Homework lesson sticks with Belle Heth students
RADFORD — When students in a fourth-grade class at Belle Heth Elementary lined up to duct-tape their teacher to a wall Friday, they were doing something few students had ever done before.
Heather Rowland was duct-taped to an exterior wall at the Radford school a little more than a month after her students accepted and completed a challenge she had issued earlier in the year.
Rowland’s class of 18 students was challenged to complete homework assignments for 30 days straight without a single student missing a day of homework. On Friday, her students had done it.
Only once, about nine days in, did the class have to start all over.
“There was always that moment the first five minutes of class to hope that everybody did their homework the night before,” Rowland said. “They would turn in their homework and hold their breath.”
One fourth-grader named Robert said the challenge made him want to do his homework every night and that doing his homework has become a habit for him.
The challenge came to Rowland’s mind after she read a statistic about creating habits.
“I read somewhere that if you can do something for 32 days, then it becomes a habit,” Rowland said. “I want it to become a habit that they complete their homework and that it’s important.”
Belle Heth Principal Jack McKinley said the challenge did more than just push the students to do their homework. He believes it helped bring the class together as a team as they were trying to reach the goal.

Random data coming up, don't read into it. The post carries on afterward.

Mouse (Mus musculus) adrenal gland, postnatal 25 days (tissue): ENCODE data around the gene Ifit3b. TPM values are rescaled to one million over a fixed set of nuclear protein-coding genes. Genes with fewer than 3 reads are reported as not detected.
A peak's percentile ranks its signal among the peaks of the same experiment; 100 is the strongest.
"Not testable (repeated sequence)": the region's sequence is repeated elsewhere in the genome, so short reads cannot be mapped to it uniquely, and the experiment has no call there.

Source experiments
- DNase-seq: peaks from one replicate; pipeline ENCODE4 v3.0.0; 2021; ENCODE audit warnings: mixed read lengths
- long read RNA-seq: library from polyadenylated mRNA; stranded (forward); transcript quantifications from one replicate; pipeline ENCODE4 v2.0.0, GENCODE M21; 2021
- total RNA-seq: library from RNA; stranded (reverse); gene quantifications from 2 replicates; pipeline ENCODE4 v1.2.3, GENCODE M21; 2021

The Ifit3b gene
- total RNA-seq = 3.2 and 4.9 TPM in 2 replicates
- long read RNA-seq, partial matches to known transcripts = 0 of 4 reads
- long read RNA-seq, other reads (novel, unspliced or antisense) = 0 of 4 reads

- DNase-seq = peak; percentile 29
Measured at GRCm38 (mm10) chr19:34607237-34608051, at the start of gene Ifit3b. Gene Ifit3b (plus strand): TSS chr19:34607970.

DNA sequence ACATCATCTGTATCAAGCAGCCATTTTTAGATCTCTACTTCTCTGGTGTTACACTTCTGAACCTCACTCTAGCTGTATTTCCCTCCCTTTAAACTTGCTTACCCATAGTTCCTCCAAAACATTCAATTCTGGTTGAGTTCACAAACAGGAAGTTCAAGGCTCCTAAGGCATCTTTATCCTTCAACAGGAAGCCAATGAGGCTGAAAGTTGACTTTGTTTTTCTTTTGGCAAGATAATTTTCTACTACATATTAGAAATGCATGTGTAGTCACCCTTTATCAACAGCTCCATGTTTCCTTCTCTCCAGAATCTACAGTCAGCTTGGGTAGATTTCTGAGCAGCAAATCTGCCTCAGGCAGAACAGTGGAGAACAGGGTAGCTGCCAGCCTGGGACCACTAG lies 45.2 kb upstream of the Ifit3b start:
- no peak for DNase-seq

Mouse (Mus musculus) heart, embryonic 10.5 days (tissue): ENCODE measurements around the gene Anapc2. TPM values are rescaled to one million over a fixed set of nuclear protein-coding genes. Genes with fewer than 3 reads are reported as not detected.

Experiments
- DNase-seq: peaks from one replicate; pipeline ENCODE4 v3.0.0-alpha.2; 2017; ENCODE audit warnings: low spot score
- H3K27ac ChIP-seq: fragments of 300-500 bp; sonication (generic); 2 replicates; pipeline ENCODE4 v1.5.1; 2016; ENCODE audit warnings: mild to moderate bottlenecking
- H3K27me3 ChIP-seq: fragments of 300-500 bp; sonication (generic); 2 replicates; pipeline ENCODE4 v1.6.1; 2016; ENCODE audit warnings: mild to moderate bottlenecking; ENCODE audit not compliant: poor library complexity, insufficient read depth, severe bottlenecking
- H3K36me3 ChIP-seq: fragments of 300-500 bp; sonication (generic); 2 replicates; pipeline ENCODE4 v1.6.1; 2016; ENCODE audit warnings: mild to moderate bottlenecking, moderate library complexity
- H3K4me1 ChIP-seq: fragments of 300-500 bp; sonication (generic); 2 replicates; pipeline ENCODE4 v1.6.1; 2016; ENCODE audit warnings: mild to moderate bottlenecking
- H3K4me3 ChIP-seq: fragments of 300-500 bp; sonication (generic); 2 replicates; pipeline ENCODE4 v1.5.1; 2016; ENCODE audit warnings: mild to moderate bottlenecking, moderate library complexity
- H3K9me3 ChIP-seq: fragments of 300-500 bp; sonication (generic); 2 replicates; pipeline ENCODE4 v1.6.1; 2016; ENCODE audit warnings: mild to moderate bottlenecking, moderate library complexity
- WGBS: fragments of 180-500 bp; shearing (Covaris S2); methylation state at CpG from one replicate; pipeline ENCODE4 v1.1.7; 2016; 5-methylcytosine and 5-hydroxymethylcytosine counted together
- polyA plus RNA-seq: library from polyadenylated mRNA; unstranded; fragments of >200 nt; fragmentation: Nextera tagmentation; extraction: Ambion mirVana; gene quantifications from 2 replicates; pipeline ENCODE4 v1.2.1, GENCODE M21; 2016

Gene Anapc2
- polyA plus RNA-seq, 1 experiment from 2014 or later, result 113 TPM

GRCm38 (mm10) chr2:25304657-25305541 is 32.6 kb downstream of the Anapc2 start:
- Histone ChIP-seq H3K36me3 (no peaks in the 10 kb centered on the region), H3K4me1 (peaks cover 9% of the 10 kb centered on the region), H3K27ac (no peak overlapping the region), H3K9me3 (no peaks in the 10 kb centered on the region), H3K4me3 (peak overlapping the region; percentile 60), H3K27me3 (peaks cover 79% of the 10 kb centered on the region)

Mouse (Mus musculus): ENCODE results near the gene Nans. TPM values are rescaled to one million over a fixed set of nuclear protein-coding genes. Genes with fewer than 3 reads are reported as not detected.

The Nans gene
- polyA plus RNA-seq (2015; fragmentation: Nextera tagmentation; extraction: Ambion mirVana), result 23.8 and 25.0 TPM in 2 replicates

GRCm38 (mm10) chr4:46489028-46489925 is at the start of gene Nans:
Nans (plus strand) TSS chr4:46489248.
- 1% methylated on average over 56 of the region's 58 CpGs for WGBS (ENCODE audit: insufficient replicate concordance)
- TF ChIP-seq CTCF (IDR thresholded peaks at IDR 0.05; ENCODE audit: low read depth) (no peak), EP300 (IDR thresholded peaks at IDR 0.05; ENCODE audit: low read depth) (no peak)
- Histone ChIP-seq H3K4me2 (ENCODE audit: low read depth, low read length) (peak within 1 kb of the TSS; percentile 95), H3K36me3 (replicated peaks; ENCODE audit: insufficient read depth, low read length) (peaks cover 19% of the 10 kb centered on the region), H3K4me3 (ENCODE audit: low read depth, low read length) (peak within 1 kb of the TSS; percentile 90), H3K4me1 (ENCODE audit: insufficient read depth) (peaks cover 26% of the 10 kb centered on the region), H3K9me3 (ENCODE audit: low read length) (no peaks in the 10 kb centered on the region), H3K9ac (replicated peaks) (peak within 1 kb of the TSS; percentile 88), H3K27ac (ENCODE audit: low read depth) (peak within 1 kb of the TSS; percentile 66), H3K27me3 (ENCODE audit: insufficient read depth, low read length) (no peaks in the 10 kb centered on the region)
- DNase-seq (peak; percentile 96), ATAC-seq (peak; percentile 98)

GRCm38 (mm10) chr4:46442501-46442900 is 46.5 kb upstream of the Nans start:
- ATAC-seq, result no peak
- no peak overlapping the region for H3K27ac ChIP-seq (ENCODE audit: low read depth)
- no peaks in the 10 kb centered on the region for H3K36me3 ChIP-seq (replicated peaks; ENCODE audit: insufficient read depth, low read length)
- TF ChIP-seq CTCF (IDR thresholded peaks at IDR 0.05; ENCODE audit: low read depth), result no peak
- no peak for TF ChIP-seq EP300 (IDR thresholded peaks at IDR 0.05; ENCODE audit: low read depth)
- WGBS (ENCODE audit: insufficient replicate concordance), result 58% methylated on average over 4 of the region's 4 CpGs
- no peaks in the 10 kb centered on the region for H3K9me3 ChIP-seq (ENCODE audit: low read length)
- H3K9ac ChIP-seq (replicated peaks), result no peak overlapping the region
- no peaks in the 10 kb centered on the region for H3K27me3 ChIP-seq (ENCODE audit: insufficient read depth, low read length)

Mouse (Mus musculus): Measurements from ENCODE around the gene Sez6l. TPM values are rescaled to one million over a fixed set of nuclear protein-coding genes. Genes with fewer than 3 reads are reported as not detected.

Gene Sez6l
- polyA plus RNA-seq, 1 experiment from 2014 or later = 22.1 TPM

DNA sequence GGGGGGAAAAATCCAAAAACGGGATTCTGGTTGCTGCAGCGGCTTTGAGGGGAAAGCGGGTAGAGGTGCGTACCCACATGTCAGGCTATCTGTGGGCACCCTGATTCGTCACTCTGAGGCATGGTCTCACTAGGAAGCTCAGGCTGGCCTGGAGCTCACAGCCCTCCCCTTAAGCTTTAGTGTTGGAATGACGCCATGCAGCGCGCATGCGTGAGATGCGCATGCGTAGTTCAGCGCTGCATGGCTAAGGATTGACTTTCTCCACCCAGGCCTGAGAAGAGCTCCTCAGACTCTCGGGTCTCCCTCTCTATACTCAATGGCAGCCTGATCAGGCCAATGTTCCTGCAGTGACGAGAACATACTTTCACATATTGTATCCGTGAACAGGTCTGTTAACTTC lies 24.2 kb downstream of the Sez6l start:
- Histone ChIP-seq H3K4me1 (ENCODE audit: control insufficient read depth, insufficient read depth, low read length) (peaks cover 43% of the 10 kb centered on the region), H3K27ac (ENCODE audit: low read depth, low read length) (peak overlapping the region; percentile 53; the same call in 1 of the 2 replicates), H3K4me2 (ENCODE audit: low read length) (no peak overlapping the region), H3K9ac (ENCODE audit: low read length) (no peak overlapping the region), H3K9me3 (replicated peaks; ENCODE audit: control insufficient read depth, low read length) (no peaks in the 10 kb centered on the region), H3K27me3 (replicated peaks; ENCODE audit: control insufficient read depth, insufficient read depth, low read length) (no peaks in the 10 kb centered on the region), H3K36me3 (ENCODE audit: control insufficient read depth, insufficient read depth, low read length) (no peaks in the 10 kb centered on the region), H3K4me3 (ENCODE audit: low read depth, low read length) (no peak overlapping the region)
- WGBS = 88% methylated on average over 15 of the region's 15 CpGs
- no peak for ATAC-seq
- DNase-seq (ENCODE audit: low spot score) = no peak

“Homework is important, but even more important is learning responsibility and commitment to the process,” McKinley said. “It’s gotten them excited about school and helped motivate them.”
The challenge has certainly motivated Rowland’s students. If the students can do their homework for 120 days straight, Rowland has agreed to be duct-taped to the same wall upside down.
J.R., a student in Rowland’s class, said classmates asked for homework over breaks so they could achieve their goal sooner.
“I want to duct-tape her upside down,” he said.
Without realizing it, the class might have done more than just 30 days of homework.
“I told the kids I cared about them very much and I wanted to see them succeed,” Rowland said. “I feel like this is something we’ve been able to do as a group together. The challenge has helped build a community and a sense of awareness in our classroom.”
The Roanoke Times | 381-8627
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